Kami McBride has been a long-time friend of Grow Your Own Vegetables and we are excited to share her with you in today’s article.
“Hey Kami, which kitchen herbs are the easiest to grow?”
I get this question a lot, so I thought I would write about the 3 absolute easiest culinary herbs to grow, even if you have had no success with growing herbs.
These are the 3 go-to herbs that my students have had the most success with over the years.
You can do this.
I have a friend that recently moved into an old homestead that had herb and vegetable gardens that were tended to for decades. The house was empty for a couple years and the gardens were neglected, no watering, no weeding, nothing. Which herb do you think had overgrown the garden?
Yep. Oregano. Everywhere, oregano. I actually had never seen so much oregano. While all the other herbs needed to be watered and were long gone, oregano was holding on and actually thriving!
So if you feel like you can’t grow anything and all your gardening attempts end in failure. Oregano will turn that around! I have to weed out the oregano from my garden otherwise it would just dominate the whole place.
Gardening Tips for Oregano: Oregano does well in full sun or partial shade and somewhat dry, well-drained soil. Do a deep watering once every week or two and then let it dry out. It doesn’t need as much water as most herbs. Oregano spreads easily and is an evergreen plant that can winter over in hard frost.
Garlic chives also known as society garlic
I love to decorate my food with the pink/purple flowers of garlic chives. The fresh leaves are spicy and I use them in my cooking more often than regular chives. They are delicious added to any soup, salad or savory dish. Check out my blog on spicy edible flowers. https://kamimcbride.com/decorate-food-six-spicy-edible-flowers/
Garlic chives are anti-microbial, helping to fight colds and infections. They are also carminative, garnishing your food with garlic chive leaves or flowers helps you with digesting your food.
Gardening Tips for Garlic Chives: Garlic chives like full sun and a little shade. They are a hearty herb that grows in just about any kind of soil. They like moderate watering and well-drained soil. This plant tolerates hot and cold weather and will spread in your garden. This plant has white or purple flowers and both can be used interchangeably.
Do you think of peppermint as a culinary herb? Tea is usually the first thing to come to mind, but peppermint is a staple culinary herb in our kitchen. You can add fresh or dried peppermint to meatballs, hamburger patties, marinades for any kind of poultry or lamb. Minced peppermint is delicious mixed into yogurt or smoothies. It also goes really well mixed into quinoa and kale salads.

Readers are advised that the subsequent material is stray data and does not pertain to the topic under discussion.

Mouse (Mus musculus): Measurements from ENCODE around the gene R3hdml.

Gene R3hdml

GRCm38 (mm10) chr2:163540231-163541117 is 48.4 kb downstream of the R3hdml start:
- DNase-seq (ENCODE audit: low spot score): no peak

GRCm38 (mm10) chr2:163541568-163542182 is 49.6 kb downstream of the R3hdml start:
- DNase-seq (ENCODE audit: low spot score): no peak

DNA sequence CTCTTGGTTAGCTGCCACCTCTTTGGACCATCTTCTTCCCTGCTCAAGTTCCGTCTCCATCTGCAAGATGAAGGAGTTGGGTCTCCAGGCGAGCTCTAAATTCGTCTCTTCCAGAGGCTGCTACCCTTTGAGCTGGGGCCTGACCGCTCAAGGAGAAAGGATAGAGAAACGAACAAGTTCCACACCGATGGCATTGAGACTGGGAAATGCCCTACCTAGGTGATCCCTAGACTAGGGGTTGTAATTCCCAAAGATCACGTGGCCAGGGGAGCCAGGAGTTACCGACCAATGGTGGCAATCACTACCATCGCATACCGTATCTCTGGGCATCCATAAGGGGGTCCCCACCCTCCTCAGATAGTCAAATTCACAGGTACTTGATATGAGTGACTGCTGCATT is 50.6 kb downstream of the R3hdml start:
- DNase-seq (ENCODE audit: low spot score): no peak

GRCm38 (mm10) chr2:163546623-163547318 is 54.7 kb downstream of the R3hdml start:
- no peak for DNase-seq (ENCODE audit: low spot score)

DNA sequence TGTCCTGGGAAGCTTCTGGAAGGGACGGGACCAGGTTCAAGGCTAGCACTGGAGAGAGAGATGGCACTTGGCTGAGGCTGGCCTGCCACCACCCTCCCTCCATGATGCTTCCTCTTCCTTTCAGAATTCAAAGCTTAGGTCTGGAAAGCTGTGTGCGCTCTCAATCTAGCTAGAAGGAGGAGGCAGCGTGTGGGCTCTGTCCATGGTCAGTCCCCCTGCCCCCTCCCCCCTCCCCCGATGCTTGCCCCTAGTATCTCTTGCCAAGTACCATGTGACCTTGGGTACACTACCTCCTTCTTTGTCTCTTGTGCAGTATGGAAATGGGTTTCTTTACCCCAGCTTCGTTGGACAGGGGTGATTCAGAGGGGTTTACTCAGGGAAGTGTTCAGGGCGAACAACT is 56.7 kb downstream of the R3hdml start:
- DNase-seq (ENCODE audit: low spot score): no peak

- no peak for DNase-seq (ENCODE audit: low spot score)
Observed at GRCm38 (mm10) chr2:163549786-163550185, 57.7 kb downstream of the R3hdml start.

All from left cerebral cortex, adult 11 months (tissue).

Gardening Tips for Peppermint: Peppermint likes partial shade. It likes some sun, but in hot climates, make sure it gets some afternoon shade. It likes rich soil but actually I have grown it in all kinds of soil. Keep it moist but be careful where you plant it. Peppermint sends out tons of runners and can take over your entire garden. This is one that you may want to plant in a pot so you can keep control of it. Plant peppermint in an area of your garden that gets the most water. Peppermint grows best along creeks and damp areas.
These 3 herbs can get you started growing your kitchen herbs. Try starting them in pots. Don’t put them together in pots though. Give each of them their own pot! Put them in a sunny spot on your porch, that way you can easily just grab a few snips here and there to add to your meals. Let me know how your gardening adventures go!
Kami McBrides’ mission is to inspire a cultural shift that embraces taking care of our bodies with healing herbs, a deep connection with the earth, and a lifestyle that passes this knowledge on to our children. She is the author of the much loved book, The Herbal Kitchen, and over the past 30 years has helped thousands of people demystify the world of herbal medicine and learn just how simple it can be to use the healing power of their garden for self-care, prevent illness, and take care of common ailments.
Kami developed and taught the herbal curriculum for UCSF School of Nursing and her work is centered in sustainable wellness practices, creating self-reliance and revitalizing our relationship with the plant world.
Interested in learning more from garden experts like Kami? Check out our Best of Superfood Garden Summit Collection. It’s an inspiration celebration! Think of it as the red carpet of garden masters… in overalls and boots. Kami shares more on Herbal Medicine.